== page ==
Every year, for more than 300 years, the Gosha shrine in Toyo-cho, Kochi Prefecture, has held a day-long festival in late April in which the participants fight it out with both mikoshi and with festival floats decorated with lanterns (first photo). They get an early start, parade around town, and then get down and dirty in front of the shrine itself. It would be as if two men tried to bash each other with four-foot long crucifixes in front of a church after the bishop gave them his blessing.
The city fathers have canceled this year’s festival, however, because they’re worried that once the participants start fighting, they may not want to stop. Toyo-cho’s chief municipal officer formally applied to have the town become the site of a nuclear waste disposal facility. This so enraged one segment of the town’s population that they launched a recall drive.
The authorities’ logic for sitting it out this year is that because people will be drinking (and since this is a Japanese festival, they will be drinking a lot), they’re afraid some serious headbanging will be ignited by the Shinto-sanctioned mikoshi busting.
That’s created a further division in the town, with opinion split between those who think that their enjoyment of a traditional festival by drinking and fighting doesn’t have anything to do with nuclear wastes, and those who’d rather be safe than sorry.
Frankly, I’m surprised the folks in Toyo-cho couldn’t come up with a better solution. For example, they might have gotten inspiration from the festival held every March 28 in Dongguang in Guangdong Province, China. (And no, I don’t mean they should play palindromes with place names and rechristen themselves Yoto-cho).
The festival in Dongguang dates back more than 400 years and originates in the practice of local farmers soliciting strong young men every year to work in the fields. The Japanese translation of the original Chinese name of the event is the Miuri Matsuri, which I wonder about, because miuri means selling oneself into bondage.
That doesn’t sound very festive to me, but you’ve got to hand it to the Dongguangers for taking the idea and running with it. The event has evolved over the years, and now, for some unexplained reason, the entire city takes the day off, school children included, to engage in combat with water guns (second photo). Who knows how they got from there to here? They’re probably having too much fun to care anyway!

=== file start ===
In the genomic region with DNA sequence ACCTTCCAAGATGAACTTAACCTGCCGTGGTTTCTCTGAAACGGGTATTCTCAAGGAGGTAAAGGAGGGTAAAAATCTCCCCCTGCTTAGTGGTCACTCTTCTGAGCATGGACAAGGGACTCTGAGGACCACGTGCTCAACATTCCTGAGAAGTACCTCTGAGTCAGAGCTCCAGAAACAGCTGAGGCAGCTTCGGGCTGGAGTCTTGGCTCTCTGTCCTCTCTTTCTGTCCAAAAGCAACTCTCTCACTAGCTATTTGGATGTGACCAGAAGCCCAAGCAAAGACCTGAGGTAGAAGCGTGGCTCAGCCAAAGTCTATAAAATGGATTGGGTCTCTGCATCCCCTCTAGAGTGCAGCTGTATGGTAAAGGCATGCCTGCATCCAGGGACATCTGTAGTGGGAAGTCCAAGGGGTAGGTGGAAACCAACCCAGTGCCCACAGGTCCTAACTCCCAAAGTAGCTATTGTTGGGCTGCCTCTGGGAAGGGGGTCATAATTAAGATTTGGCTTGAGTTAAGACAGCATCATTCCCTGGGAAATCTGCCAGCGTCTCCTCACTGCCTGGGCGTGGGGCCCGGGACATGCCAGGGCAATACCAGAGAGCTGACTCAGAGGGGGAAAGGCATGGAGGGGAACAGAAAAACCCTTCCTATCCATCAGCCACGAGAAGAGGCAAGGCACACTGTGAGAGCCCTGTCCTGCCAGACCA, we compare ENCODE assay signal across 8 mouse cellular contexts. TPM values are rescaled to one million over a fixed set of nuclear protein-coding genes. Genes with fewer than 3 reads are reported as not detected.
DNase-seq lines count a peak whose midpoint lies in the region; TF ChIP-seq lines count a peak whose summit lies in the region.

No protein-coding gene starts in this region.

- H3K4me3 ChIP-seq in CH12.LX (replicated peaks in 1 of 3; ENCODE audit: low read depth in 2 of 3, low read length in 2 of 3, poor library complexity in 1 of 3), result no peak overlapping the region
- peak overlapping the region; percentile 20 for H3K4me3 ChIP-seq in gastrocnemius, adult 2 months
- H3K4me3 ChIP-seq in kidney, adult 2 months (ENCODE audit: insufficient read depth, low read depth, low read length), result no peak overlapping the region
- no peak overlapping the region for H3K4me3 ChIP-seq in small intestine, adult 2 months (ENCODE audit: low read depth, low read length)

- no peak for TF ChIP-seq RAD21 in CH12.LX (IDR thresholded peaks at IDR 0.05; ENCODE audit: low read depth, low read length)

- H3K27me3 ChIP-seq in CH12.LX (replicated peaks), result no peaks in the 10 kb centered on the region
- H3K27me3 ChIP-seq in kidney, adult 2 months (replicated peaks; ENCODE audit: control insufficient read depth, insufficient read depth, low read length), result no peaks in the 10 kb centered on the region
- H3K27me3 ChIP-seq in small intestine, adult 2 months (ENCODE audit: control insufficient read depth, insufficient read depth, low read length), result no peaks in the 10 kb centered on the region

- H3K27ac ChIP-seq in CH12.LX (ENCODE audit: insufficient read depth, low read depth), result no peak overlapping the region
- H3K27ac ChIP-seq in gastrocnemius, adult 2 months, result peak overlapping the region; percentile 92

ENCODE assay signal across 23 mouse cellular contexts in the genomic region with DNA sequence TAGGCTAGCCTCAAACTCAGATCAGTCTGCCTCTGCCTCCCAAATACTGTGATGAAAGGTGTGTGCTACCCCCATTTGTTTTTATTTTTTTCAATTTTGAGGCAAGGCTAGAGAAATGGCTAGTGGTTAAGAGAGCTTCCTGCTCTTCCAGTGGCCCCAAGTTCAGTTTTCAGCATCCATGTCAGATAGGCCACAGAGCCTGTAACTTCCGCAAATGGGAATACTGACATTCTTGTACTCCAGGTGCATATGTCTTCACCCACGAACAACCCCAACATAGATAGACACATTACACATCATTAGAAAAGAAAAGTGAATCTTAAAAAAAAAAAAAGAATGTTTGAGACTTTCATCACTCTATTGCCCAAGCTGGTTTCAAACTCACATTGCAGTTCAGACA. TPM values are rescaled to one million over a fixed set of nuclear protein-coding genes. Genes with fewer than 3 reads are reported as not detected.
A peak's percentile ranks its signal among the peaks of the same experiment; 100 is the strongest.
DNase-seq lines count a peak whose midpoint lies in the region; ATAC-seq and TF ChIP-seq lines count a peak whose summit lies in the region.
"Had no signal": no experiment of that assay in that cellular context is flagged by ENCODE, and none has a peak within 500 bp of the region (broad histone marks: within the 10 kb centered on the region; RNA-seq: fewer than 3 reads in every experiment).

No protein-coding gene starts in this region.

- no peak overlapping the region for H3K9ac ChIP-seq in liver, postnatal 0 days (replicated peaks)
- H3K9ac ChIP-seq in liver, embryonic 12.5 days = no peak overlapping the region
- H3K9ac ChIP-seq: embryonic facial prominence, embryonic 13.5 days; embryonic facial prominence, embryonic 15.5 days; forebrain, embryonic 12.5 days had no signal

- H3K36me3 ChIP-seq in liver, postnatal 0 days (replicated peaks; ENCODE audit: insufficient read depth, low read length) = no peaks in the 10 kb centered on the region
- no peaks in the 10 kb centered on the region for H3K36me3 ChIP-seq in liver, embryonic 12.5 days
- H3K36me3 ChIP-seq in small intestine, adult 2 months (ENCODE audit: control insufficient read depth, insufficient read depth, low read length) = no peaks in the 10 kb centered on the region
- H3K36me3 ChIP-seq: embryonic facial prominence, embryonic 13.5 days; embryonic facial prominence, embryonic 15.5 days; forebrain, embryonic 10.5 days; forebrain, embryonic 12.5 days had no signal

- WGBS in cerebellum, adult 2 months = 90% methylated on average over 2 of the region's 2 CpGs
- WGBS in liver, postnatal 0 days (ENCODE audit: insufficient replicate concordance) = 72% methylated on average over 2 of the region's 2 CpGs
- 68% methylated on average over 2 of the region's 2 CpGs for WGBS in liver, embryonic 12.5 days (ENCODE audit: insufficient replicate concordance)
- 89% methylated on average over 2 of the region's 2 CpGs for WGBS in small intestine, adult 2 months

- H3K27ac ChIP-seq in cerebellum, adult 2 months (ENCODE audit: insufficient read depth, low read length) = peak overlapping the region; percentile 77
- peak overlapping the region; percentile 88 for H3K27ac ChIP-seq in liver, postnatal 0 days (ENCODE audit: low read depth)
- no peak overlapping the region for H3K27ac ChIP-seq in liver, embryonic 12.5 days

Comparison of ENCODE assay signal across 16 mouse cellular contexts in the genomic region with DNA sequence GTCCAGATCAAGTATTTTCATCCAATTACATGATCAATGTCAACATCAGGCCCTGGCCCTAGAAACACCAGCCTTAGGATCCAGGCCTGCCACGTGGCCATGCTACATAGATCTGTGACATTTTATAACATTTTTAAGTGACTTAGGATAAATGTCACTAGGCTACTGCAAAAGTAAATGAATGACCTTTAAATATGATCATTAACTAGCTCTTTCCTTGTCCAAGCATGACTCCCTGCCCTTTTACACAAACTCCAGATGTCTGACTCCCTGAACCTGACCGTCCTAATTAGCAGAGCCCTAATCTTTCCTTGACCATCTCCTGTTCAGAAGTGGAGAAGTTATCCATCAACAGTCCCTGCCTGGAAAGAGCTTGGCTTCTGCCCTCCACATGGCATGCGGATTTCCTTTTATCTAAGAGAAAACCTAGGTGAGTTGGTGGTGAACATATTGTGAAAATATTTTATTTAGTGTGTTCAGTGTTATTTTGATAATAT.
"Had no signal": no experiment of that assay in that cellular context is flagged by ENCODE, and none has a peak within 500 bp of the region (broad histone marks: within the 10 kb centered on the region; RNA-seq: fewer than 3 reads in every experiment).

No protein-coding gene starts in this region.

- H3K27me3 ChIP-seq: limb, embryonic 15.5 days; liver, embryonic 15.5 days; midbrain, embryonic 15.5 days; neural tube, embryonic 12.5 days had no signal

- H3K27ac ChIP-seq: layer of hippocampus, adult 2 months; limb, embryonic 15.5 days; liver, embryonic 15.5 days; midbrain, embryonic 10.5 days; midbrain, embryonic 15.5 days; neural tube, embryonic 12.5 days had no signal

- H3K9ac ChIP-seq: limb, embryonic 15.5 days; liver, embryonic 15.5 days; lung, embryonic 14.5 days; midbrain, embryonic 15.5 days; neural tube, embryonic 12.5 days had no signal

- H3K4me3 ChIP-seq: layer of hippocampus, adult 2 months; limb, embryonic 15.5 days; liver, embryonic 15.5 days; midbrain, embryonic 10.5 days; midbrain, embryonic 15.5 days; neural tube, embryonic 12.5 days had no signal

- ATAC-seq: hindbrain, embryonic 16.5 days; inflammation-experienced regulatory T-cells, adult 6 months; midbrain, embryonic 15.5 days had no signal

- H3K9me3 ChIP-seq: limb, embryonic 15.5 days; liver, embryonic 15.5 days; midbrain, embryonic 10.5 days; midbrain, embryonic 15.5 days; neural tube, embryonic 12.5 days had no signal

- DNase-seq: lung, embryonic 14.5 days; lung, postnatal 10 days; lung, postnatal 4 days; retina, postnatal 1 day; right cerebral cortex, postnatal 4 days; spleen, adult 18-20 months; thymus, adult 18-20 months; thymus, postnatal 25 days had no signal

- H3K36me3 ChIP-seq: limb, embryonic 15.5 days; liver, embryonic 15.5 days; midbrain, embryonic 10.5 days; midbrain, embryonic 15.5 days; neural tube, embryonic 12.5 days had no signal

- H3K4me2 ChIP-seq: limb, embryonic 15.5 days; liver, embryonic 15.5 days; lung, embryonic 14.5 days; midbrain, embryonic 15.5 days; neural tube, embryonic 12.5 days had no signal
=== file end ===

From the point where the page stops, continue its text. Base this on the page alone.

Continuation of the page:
Reports say that weapons of various sizes are used, and there is always a very impressive running battle up and down one street that stretches for several kilometers.
Now if the pro-nuclear processing facility faction and the opposing faction in Toyo-cho had decided to settle their differences at thirty paces with a squirt gun, perhaps they wouldn’t have had to go to the trouble of circulating a recall position. Then again, the mayor might have called out the fire truck to outgun the opposition.
Every year, a “substitute priest” is selected by lot from among the families patronizing the Aso Shrine in the city. The townspeople dress the substitute in white robes and get him as drunk as a lord (or a Buddhist monk) by making him down five large cups of sake. After the “priest” is suitably sloshed, he is blindfolded and made to walk a 500-meter course from the shrine to the statue of a local guardian deity.
Getting him drunk and blindfolded is a good idea, because that way he can’t see what’s about to happen, and probably wouldn’t care if he could. Boys aged 10-12 line the path and pelt him with mud from small piles conveniently placed alongside the road. The adult onlookers egg the boys on, shouting, “Can you hit him? Can you hit him?” No one cares very much whether the boys have good aim–everyone’s covered in mud when the festival is over. And if they’ve been helping themselves to the sake they forced the priest to drink, the whole lot of them are equally plastered, inside and out.
Legend has it that the more mud that sticks to the priest’s white clothing, the better that year’s harvest will be. The festival has been conducted continuously since the Edo period, and has been designated an intangible cultural asset of the prefecture.
Now is that any way to run a religion? Getting people drunk and having boys of an impressionable age throw mud at a priest–substitute or not–and giving it the official government seal of approval as a cultural event? It is in Japan.
You’ve got to admit, nuclear controversy or no nuclear controversy, they sure are a bunch of wet blankets in Toyo-cho! They could rig the lottery (instead of an election) and select the mayor as the substitute priest. The town could take its frustration out on hizzoner and bombard him with flying mud. It also would be educational for the mayor, as he’d discover you don’t have to be a politician to be a mudslinger. And after five big cups of sake—probably the size of soup bowls, knowing Japan—he wouldn’t care what was happening to him anyway.
Or they could have formed a sister-city relationship with Dongguang and sent international exchange delegations packing water pistols to each other’s municipality. That would probably contribute more to amity between nations than any of the tame international friendship tea parties I’ve been to. They’d be laughing themselves silly at the end of the day.
Instead, the people of Toyo-cho are going to have to wait until fall for their festival fun when they have their annual sword dancing festival, which uses long bamboo poles instead of swords. I hope they’ve worked out their political problems by then, or they’re going to have to cancel that one, too!